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San Francisco High School Relishes Last Spin as Skateboarding Mecca

Published June 1, 2009 in SF

At first glance, San Francisco’s Raoul Wallenberg High looks to be just another city school with peeling paint, tall fences, and randomly tagged walls. And yet, this is one of the most hallowed and revered sites in the world of skateboarding. Just behind the Western Addition school is a broad, four-step stairway that measure six-feet-high and 18-feet-long. On Saturday, hundreds of people packed into the yard to watch skaters — some pros, others unknowns — hurtle themselves down “The Big Four.”

This competition, “Back to the Berg,” hosted by Thrasher magazine, was a grassroots event where anyone could enter and professional rankings didn’t matter. But these steps are a recipe for broken limbs and so frightening to most skaters that only a handful actually tried. Before the event, skaters rolled around in nervous anticipation, film crews set up, and kids climbed the fences and trees or sat on each others’ shoulders to get a good view.

“Shit happened years ago, shit’s gonna happen again today and it’s never gonna happen again,” said Schmitty, who goes by just that name and works for Thrasher. This is likely the last event at Wallenberg because the school is soon renovating — rendering The Big Four a big memory.

“When I think of Wallenberg, I just think of the Gonz,” said former professional skater, Ali Mills. “Back then, no one else would even consider trying it.” In 1991, Mark Gonzales was the first skater ever to be filmed jumping over “the gap.” Since then, dozens of skaters have tried; some have broken legs, others have become famous (or at least ‘Net famous). Mike Burnett, Thrasher‘s associate editor, put it gently: “People don’t really skate this for fun.”

As Jimi Hendrix’s version of the Star-Spangled Banner christened the event, Jake Phelps — Editor of Thrasher and Master of Ceremonies for the day — yelled, “Wassup? You ready to jump this thing?” Evidently, people were. No sooner had Hendrix’s last wave of feedback ceased than Marissa del Santo flew off the top of the stairs — nearly landing. The crowd went crazy.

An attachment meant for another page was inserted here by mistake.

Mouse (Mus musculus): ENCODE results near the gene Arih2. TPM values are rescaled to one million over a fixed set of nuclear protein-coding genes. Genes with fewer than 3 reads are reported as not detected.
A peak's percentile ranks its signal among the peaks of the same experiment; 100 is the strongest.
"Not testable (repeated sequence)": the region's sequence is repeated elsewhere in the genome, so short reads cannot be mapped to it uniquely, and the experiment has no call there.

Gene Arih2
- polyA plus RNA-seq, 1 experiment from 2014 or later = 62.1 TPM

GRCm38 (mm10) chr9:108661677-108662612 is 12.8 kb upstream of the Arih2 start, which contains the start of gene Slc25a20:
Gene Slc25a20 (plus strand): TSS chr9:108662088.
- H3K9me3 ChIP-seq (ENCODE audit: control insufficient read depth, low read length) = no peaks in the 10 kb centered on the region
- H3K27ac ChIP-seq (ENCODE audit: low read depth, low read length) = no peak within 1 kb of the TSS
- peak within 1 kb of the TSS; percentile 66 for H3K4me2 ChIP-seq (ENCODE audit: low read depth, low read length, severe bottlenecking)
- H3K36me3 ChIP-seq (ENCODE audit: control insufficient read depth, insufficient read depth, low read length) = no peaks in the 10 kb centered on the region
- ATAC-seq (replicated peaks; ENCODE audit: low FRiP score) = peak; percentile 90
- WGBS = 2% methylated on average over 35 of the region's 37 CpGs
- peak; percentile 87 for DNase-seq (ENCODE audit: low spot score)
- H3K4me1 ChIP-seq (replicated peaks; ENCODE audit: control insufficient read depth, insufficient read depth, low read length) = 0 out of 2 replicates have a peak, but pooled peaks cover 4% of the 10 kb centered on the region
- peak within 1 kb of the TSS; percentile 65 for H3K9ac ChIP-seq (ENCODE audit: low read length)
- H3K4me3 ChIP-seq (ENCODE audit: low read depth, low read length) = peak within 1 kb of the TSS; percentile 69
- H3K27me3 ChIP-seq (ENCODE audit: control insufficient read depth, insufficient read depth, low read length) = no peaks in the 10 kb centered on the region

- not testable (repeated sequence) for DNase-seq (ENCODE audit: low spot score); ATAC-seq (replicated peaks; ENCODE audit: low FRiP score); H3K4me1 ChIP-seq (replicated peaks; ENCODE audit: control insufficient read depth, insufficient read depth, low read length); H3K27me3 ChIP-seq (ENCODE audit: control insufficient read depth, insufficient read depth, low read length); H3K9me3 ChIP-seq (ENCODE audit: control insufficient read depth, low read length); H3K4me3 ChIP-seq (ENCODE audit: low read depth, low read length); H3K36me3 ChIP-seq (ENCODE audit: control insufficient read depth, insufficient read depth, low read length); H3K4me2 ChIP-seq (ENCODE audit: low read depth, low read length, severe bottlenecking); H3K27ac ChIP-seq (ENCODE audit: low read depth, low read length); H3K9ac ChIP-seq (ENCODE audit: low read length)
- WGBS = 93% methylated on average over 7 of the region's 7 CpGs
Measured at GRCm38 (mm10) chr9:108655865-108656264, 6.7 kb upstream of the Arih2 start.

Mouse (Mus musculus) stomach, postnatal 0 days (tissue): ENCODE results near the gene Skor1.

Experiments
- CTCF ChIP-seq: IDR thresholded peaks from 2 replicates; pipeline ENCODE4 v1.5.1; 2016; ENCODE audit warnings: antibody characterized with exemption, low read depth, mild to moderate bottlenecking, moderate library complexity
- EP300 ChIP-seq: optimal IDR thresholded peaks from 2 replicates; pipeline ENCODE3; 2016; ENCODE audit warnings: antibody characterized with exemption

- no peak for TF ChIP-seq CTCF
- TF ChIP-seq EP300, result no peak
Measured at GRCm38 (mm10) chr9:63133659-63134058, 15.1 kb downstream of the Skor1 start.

“This is a woman battling four epic stairs,” said Phelps. “Yes! Yes! Yes, is what the crowd says.” Adhering to the chivalric maxim of “ladies first,” the first 15 minutes of the hourlong contest were devoted to discovering the first female to “ollie” over the gap. Several girls attempted but Del Santo was the only one to come close. One kid yelled out, “this chick is a G, yo.”

It looks like the quest for a woman to ollie the gap will remain unfulfilled; Del Santo never fully landed and it was time for the men. The crowd was packed tighter than a Japanese subway; people stood on boxes or stacked skateboards trying to get a good glimpse. Black Magic by Slayer was playing at full blast as gentlemen flung themselves off the steps and young folks gaped on, their mouths dropping in awe.

“For real? Backside heelflip THAT shit?” said one kid as Lindsey Robertson landed the difficult trick over the gap for the first time in history. Other first-time attempts were made, like the twin skaters who attempted a simultaneous ollie (both crashed and burned).

The crowd favorite Saturday was Chris Cole, famous for having landed a 360 flip over the gap a few years ago. “Chris Cole, I played this song for you,” Phelps said as Judas Priest’s Diamonds and Rust played. “He was the only guy here five years ago — when you guys were all jerking off.”

Cole ended up winning the contest, landing both a backside 360 and a switch frontside kickflip over the stairs. Del Santo also got a prize for nearly landing — and a golden shovel for having the hardest crash. The Big Four may be history. But skaters’ quests to seek out and discover new forms of cheating gravity, shattering their bodies, and thrilling the crowds — that’s alive and well.

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